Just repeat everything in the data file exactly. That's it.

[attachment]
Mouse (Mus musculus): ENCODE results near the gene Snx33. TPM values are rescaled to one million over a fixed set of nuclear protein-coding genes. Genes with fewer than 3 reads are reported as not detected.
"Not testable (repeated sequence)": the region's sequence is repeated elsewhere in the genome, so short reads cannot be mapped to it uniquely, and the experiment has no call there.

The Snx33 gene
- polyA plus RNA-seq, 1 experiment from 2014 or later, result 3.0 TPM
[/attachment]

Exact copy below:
Mouse (Mus musculus): ENCODE results near the gene Snx33. TPM values are rescaled to one million over a fixed set of nuclear protein-coding genes. Genes with fewer than 3 reads are reported as not detected.
"Not testable (repeated sequence)": the region's sequence is repeated elsewhere in the genome, so short reads cannot be mapped to it uniquely, and the experiment has no call there.

The Snx33 gene
- polyA plus RNA-seq, 1 experiment from 2014 or later, result 3.0 TPM